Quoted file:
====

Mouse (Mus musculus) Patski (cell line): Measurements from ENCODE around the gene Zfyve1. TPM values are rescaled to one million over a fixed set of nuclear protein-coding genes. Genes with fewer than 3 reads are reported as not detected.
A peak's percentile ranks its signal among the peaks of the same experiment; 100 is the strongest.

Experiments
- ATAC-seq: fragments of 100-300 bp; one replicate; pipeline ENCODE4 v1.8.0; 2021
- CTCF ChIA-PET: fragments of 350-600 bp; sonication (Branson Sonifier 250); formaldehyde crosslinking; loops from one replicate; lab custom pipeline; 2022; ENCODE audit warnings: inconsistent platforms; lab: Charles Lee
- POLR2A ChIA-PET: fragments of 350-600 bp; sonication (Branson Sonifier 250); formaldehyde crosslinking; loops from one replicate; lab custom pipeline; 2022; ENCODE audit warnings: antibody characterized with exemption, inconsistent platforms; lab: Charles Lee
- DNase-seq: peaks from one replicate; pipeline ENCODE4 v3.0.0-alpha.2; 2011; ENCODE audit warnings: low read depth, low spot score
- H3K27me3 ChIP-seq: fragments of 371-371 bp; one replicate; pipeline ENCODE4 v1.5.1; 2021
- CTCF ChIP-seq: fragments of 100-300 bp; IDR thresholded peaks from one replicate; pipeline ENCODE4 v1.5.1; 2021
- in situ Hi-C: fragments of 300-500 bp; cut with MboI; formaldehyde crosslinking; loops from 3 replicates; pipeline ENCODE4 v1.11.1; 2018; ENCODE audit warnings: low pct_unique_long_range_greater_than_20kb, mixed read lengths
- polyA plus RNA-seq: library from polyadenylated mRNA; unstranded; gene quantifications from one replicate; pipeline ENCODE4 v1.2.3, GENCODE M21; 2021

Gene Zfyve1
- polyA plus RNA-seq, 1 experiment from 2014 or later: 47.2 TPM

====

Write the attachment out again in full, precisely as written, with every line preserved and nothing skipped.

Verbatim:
Mouse (Mus musculus) Patski (cell line): Measurements from ENCODE around the gene Zfyve1. TPM values are rescaled to one million over a fixed set of nuclear protein-coding genes. Genes with fewer than 3 reads are reported as not detected.
A peak's percentile ranks its signal among the peaks of the same experiment; 100 is the strongest.

Experiments
- ATAC-seq: fragments of 100-300 bp; one replicate; pipeline ENCODE4 v1.8.0; 2021
- CTCF ChIA-PET: fragments of 350-600 bp; sonication (Branson Sonifier 250); formaldehyde crosslinking; loops from one replicate; lab custom pipeline; 2022; ENCODE audit warnings: inconsistent platforms; lab: Charles Lee
- POLR2A ChIA-PET: fragments of 350-600 bp; sonication (Branson Sonifier 250); formaldehyde crosslinking; loops from one replicate; lab custom pipeline; 2022; ENCODE audit warnings: antibody characterized with exemption, inconsistent platforms; lab: Charles Lee
- DNase-seq: peaks from one replicate; pipeline ENCODE4 v3.0.0-alpha.2; 2011; ENCODE audit warnings: low read depth, low spot score
- H3K27me3 ChIP-seq: fragments of 371-371 bp; one replicate; pipeline ENCODE4 v1.5.1; 2021
- CTCF ChIP-seq: fragments of 100-300 bp; IDR thresholded peaks from one replicate; pipeline ENCODE4 v1.5.1; 2021
- in situ Hi-C: fragments of 300-500 bp; cut with MboI; formaldehyde crosslinking; loops from 3 replicates; pipeline ENCODE4 v1.11.1; 2018; ENCODE audit warnings: low pct_unique_long_range_greater_than_20kb, mixed read lengths
- polyA plus RNA-seq: library from polyadenylated mRNA; unstranded; gene quantifications from one replicate; pipeline ENCODE4 v1.2.3, GENCODE M21; 2021

Gene Zfyve1
- polyA plus RNA-seq, 1 experiment from 2014 or later: 47.2 TPM